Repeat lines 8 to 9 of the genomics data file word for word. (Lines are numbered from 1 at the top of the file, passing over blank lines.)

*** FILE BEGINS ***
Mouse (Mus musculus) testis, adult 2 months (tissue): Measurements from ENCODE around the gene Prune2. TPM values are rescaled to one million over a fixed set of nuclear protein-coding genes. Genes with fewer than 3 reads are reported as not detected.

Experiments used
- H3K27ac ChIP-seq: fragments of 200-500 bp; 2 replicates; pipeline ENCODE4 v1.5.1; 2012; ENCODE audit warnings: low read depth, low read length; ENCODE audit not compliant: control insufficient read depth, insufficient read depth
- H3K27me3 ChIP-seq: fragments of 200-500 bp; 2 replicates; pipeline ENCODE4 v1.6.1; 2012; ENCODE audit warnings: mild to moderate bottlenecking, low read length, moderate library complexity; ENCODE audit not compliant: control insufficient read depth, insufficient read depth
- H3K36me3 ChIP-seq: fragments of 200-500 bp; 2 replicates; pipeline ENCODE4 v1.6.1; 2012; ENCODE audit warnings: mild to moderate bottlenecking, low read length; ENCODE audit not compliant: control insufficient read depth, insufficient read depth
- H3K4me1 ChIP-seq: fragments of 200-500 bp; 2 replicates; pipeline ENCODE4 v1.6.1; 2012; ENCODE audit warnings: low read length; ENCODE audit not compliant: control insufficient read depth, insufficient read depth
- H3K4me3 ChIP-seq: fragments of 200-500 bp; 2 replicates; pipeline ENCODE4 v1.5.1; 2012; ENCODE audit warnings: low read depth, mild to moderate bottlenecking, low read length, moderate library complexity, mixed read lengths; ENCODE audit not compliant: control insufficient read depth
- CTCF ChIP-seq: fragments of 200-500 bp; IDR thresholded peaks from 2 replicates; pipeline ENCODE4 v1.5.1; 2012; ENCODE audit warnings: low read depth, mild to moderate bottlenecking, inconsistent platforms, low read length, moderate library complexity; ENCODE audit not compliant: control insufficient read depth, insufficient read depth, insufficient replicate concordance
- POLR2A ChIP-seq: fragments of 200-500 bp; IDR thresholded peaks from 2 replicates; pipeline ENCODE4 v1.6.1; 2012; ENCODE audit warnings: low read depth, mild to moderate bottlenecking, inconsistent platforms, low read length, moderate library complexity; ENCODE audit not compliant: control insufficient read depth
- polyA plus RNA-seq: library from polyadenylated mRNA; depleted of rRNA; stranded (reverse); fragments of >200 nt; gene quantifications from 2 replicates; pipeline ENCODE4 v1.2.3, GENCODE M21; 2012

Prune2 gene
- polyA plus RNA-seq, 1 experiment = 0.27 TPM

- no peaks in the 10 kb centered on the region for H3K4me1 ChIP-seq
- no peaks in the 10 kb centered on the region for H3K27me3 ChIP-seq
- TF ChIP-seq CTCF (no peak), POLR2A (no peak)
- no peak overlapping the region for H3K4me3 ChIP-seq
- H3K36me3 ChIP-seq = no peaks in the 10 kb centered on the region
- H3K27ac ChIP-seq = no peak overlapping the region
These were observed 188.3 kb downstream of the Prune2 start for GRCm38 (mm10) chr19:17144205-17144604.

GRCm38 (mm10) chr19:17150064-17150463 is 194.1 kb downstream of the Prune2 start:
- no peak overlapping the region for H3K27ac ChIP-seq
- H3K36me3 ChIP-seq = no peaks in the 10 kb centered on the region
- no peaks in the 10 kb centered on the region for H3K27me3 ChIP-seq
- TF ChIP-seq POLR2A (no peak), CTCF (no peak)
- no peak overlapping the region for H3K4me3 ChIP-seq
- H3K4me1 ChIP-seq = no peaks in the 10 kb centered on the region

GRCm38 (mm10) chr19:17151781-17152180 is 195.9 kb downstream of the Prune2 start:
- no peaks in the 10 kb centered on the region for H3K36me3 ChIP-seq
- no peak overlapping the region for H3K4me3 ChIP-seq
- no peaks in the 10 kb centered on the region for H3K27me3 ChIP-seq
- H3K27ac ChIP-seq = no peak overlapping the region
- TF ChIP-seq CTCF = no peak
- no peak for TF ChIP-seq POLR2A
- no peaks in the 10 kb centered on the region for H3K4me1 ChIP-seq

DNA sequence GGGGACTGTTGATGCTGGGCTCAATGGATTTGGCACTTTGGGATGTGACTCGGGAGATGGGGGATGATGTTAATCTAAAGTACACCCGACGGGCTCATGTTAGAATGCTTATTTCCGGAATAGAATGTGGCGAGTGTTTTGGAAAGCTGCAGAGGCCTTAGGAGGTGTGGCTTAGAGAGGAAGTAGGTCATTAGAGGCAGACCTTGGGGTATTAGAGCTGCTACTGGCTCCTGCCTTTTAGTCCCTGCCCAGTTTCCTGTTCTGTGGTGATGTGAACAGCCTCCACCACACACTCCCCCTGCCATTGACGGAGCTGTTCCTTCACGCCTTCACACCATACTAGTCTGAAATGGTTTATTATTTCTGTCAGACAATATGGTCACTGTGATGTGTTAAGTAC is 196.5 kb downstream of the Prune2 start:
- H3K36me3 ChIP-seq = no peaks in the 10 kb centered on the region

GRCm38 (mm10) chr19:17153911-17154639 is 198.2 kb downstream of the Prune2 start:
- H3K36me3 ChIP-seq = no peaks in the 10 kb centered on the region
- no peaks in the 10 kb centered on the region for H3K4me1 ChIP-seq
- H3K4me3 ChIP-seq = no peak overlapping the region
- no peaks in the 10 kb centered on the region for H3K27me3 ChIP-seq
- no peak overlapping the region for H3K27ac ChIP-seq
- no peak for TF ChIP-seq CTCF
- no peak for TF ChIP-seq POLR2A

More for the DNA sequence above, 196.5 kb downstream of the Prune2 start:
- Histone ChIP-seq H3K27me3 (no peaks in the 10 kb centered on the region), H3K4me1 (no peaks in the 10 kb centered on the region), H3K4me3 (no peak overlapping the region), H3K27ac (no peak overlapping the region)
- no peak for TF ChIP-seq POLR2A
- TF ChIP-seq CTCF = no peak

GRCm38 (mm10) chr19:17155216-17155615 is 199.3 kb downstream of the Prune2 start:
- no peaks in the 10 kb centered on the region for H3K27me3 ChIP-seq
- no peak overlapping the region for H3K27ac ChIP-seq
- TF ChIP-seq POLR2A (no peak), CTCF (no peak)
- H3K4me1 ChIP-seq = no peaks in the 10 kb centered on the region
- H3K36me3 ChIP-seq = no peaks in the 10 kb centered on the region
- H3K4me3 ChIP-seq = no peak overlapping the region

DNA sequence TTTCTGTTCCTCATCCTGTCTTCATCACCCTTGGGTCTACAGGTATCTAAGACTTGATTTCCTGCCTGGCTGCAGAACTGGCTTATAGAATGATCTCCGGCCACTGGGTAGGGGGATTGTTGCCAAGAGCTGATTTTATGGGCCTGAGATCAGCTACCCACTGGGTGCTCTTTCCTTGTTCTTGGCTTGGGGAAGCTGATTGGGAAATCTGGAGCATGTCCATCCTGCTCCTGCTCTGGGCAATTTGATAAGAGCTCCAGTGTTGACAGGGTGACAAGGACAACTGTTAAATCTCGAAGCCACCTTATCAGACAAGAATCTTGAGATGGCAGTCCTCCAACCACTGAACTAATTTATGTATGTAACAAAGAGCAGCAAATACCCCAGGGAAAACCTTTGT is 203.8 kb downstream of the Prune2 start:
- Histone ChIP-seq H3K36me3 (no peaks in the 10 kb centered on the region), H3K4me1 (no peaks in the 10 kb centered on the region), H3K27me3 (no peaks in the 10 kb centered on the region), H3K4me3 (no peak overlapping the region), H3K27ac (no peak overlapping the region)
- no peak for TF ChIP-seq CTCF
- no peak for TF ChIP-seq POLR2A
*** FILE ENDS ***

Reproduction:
- CTCF ChIP-seq: fragments of 200-500 bp; IDR thresholded peaks from 2 replicates; pipeline ENCODE4 v1.5.1; 2012; ENCODE audit warnings: low read depth, mild to moderate bottlenecking, inconsistent platforms, low read length, moderate library complexity; ENCODE audit not compliant: control insufficient read depth, insufficient read depth, insufficient replicate concordance
- POLR2A ChIP-seq: fragments of 200-500 bp; IDR thresholded peaks from 2 replicates; pipeline ENCODE4 v1.6.1; 2012; ENCODE audit warnings: low read depth, mild to moderate bottlenecking, inconsistent platforms, low read length, moderate library complexity; ENCODE audit not compliant: control insufficient read depth